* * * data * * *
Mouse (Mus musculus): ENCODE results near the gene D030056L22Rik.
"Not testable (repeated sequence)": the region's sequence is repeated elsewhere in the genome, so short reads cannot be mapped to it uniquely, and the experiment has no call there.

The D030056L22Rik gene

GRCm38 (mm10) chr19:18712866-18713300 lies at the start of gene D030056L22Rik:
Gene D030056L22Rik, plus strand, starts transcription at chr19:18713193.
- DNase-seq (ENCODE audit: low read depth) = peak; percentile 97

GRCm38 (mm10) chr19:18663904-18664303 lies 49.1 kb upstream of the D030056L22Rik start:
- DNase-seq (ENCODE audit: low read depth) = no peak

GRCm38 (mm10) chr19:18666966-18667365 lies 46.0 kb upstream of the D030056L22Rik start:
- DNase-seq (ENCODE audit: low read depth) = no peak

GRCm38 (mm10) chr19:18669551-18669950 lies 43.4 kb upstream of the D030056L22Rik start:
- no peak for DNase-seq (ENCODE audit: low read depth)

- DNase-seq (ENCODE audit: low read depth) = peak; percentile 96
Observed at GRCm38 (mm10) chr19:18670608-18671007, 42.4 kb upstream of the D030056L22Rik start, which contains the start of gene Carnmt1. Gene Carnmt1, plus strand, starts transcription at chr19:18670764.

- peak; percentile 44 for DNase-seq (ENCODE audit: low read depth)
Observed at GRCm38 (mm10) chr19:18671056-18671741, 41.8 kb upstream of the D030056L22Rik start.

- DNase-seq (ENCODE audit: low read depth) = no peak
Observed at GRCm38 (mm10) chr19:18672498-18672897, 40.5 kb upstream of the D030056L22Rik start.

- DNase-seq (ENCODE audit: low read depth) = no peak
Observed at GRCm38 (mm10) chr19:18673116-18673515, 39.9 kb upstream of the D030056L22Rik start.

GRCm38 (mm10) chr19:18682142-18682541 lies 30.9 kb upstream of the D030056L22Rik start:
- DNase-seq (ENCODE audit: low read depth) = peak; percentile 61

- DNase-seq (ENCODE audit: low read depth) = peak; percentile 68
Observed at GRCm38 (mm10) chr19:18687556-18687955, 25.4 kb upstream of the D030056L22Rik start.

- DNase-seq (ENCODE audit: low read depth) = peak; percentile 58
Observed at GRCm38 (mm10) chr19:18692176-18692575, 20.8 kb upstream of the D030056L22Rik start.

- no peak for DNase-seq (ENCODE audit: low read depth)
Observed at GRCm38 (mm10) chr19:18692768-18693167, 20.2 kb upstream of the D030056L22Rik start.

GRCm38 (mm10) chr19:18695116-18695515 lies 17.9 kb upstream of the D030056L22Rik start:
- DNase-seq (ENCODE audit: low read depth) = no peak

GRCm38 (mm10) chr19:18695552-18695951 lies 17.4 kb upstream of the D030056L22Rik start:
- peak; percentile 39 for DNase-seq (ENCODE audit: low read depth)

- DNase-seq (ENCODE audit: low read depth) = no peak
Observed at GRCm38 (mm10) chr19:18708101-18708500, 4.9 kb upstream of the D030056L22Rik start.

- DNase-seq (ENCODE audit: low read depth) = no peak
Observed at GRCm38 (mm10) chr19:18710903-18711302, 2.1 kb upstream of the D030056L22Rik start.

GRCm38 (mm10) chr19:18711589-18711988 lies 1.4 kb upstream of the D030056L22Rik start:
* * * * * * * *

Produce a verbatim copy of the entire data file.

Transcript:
Mouse (Mus musculus): ENCODE results near the gene D030056L22Rik.
"Not testable (repeated sequence)": the region's sequence is repeated elsewhere in the genome, so short reads cannot be mapped to it uniquely, and the experiment has no call there.

The D030056L22Rik gene

GRCm38 (mm10) chr19:18712866-18713300 lies at the start of gene D030056L22Rik:
Gene D030056L22Rik, plus strand, starts transcription at chr19:18713193.
- DNase-seq (ENCODE audit: low read depth) = peak; percentile 97

GRCm38 (mm10) chr19:18663904-18664303 lies 49.1 kb upstream of the D030056L22Rik start:
- DNase-seq (ENCODE audit: low read depth) = no peak

GRCm38 (mm10) chr19:18666966-18667365 lies 46.0 kb upstream of the D030056L22Rik start:
- DNase-seq (ENCODE audit: low read depth) = no peak

GRCm38 (mm10) chr19:18669551-18669950 lies 43.4 kb upstream of the D030056L22Rik start:
- no peak for DNase-seq (ENCODE audit: low read depth)

- DNase-seq (ENCODE audit: low read depth) = peak; percentile 96
Observed at GRCm38 (mm10) chr19:18670608-18671007, 42.4 kb upstream of the D030056L22Rik start, which contains the start of gene Carnmt1. Gene Carnmt1, plus strand, starts transcription at chr19:18670764.

- peak; percentile 44 for DNase-seq (ENCODE audit: low read depth)
Observed at GRCm38 (mm10) chr19:18671056-18671741, 41.8 kb upstream of the D030056L22Rik start.

- DNase-seq (ENCODE audit: low read depth) = no peak
Observed at GRCm38 (mm10) chr19:18672498-18672897, 40.5 kb upstream of the D030056L22Rik start.

- DNase-seq (ENCODE audit: low read depth) = no peak
Observed at GRCm38 (mm10) chr19:18673116-18673515, 39.9 kb upstream of the D030056L22Rik start.

GRCm38 (mm10) chr19:18682142-18682541 lies 30.9 kb upstream of the D030056L22Rik start:
- DNase-seq (ENCODE audit: low read depth) = peak; percentile 61

- DNase-seq (ENCODE audit: low read depth) = peak; percentile 68
Observed at GRCm38 (mm10) chr19:18687556-18687955, 25.4 kb upstream of the D030056L22Rik start.

- DNase-seq (ENCODE audit: low read depth) = peak; percentile 58
Observed at GRCm38 (mm10) chr19:18692176-18692575, 20.8 kb upstream of the D030056L22Rik start.

- no peak for DNase-seq (ENCODE audit: low read depth)
Observed at GRCm38 (mm10) chr19:18692768-18693167, 20.2 kb upstream of the D030056L22Rik start.

GRCm38 (mm10) chr19:18695116-18695515 lies 17.9 kb upstream of the D030056L22Rik start:
- DNase-seq (ENCODE audit: low read depth) = no peak

GRCm38 (mm10) chr19:18695552-18695951 lies 17.4 kb upstream of the D030056L22Rik start:
- peak; percentile 39 for DNase-seq (ENCODE audit: low read depth)

- DNase-seq (ENCODE audit: low read depth) = no peak
Observed at GRCm38 (mm10) chr19:18708101-18708500, 4.9 kb upstream of the D030056L22Rik start.

- DNase-seq (ENCODE audit: low read depth) = no peak
Observed at GRCm38 (mm10) chr19:18710903-18711302, 2.1 kb upstream of the D030056L22Rik start.

GRCm38 (mm10) chr19:18711589-18711988 lies 1.4 kb upstream of the D030056L22Rik start: